What if you could go to work in your pajamas and get a tax break? One of the growing trends in business right now...

What if you could go to work in your pajamas and get a tax break? One of the growing trends in business right now is telecommuting. Estimates vary regarding the number of people who work from home – either for themselves or for a company – but many put the number in the tens of millions. Those who use their home as an office have advantages beyond the typical tax breaks from buying a home. Here is what you should know about the benefits of a home office that go beyond the casual dress code and ability to make a snack run to the refrigerator with ease.

Using Part of Your Home as an Office

If you work from home, you are using up resources. Set aside some space dedicated to your business functions. (Be warned: to get the tax benefits of a home office you need to be using that space only for business.) Once you have dedicated office space, you can begin reaping tax benefits.

To figure your deduction, you will need to know the square footage of your home or apartment (should be included with closing papers, or you can find out from your landlord). Next, measure your home office. If you have a whole room dedicated to your efforts, you will get a bigger deduction. However, if you have a smaller space, that’s okay, too.  Measure around your desk and filing space if you aren’t using an entire room.

Use these numbers to determine what percent of your home is taken up by your home office. If your home office is taking up 40 square feet, and your home has 2,000 square feet, the calculation would look like this: 40 / 2,000 = 0.02. Now you can use the 0.02 to determine your deduction. Multiply 0.02 by the amount you pay each month for your mortgage or rent. If you pay $1,000 a month on your mortgage, the result is 0.02 x 12,000 (12 months) = $240. Then, you can multiply the 0.015 by your heat and electricity. If you spend $200 a month on utilities, that’s 0.02 x 2,400 = $48.  Your total would be $288. It doesn’t seem like a lot on it’s own, but there are other home office deductions you can take.

Other Home Office Deductions

When you use your home office, you can take other deductions. You can deduct the equipment you buy, such as a printer/fax or a computer (you can deduct via depreciation if you want), the cost of buying a desk and chair, supplies, and other costs you incur during the year to outfit your home office. It is also possible to deduct the cost of using a cell phone for work, or for having a dedicated phone line in your home office. (If you deduct the phone line, it has to be an additional line – not your regular residential line.) You can also deduct Internet usage. If you pay $39.99 for broadband Internet each month, figure out how much of that is for your business. 85% of my home’s Internet use is for my home business, so I multiply $479.88 (12-month cost) by 0.85 to get $407.90. Not bad – especially when added to my home office deduction and office supplies costs.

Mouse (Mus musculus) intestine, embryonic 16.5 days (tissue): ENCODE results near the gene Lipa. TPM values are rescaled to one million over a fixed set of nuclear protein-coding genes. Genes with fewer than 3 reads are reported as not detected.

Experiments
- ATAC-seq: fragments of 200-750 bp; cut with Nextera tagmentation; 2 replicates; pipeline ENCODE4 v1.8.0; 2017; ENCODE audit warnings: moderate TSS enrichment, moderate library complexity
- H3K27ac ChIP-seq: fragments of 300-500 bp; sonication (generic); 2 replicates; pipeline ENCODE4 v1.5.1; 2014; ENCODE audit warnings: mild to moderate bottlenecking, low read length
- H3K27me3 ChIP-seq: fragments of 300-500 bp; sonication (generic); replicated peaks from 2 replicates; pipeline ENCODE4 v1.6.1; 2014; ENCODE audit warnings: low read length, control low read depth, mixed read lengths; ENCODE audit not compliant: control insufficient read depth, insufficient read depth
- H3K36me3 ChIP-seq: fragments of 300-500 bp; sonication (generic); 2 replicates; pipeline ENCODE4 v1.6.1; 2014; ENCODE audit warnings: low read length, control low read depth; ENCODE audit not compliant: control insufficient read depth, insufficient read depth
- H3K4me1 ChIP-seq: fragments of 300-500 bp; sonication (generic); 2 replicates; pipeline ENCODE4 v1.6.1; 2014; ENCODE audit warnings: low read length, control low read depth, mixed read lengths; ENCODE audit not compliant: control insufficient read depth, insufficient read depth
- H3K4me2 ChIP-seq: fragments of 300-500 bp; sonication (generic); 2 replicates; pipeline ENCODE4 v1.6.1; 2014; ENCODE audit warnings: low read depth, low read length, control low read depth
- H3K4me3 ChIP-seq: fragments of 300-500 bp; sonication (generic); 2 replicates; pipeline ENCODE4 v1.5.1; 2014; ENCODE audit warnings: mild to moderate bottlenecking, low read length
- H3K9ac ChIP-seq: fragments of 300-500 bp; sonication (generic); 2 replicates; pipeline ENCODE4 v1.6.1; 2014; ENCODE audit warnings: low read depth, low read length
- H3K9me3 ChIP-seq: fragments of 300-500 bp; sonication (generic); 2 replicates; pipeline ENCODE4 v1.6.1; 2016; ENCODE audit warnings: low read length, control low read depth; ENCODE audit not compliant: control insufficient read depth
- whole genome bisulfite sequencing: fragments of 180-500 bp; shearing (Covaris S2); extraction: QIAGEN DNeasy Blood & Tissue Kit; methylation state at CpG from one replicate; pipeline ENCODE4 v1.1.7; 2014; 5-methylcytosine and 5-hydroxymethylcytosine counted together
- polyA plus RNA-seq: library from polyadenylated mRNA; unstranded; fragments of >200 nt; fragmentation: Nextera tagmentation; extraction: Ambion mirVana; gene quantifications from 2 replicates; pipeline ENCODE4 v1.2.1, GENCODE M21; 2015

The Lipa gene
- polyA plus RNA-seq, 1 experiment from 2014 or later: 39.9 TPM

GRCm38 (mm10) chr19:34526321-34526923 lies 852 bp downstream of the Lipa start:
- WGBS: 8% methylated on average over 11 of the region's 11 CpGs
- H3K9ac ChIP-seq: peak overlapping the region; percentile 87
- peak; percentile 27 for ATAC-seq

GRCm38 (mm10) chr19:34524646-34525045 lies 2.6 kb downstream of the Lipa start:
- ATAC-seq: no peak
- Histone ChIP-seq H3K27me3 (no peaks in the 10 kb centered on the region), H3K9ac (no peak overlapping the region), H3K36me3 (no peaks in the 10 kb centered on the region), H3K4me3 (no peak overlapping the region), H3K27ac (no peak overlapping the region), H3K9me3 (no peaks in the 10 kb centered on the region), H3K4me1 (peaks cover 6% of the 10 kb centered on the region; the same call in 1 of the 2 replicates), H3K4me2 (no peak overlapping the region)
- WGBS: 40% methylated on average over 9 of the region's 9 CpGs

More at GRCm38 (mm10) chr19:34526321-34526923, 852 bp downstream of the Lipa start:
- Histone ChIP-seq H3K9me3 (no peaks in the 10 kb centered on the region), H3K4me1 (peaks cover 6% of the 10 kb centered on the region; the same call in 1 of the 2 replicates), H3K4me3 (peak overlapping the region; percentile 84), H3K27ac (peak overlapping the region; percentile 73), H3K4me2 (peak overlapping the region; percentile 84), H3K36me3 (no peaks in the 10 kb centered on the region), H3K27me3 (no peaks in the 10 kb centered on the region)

If you are a homeowner, or planning on buying a home, understanding the tax benefits of a home office can increase your savings beyond the traditional tax benefits from home ownership. Make sure you save receipts and documentation showing your expenses. If you are in doubt, consult IRS.gov, or a tax professional. With a little thought, you can get a decent tax benefit out of your home office.

Photo: cogdogblog, via Creative Commons 2.0

Miranda Marquit is a journalistically trained freelance writer and professional blogger. She contributes to several personal finance web sites, writing on topics such as budgeting, home loans and mortgages, and investing.

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  • Scott birnie

    You fail to mention the fact that you will pay capital gains tax if and when you sell your house. So watch out for this.

    • Anna Cearley

      HI, Scott. Thanks for your comment and it’s true that in certain cases people may need to pay capital gains tax. Would also like to point out to our readers that the IRS does allow for exemptions. In general, if you have lived in the home two of the past five years prior to sale then you don’t have to pay that capital gains tax.

      For additional information on what does and doesn’t qualify as an exemptions, the IRS has the details: http://www.irs.gov/taxtopics/tc701.html

      – Anna, Social Media Director for LendingTree/Tree.com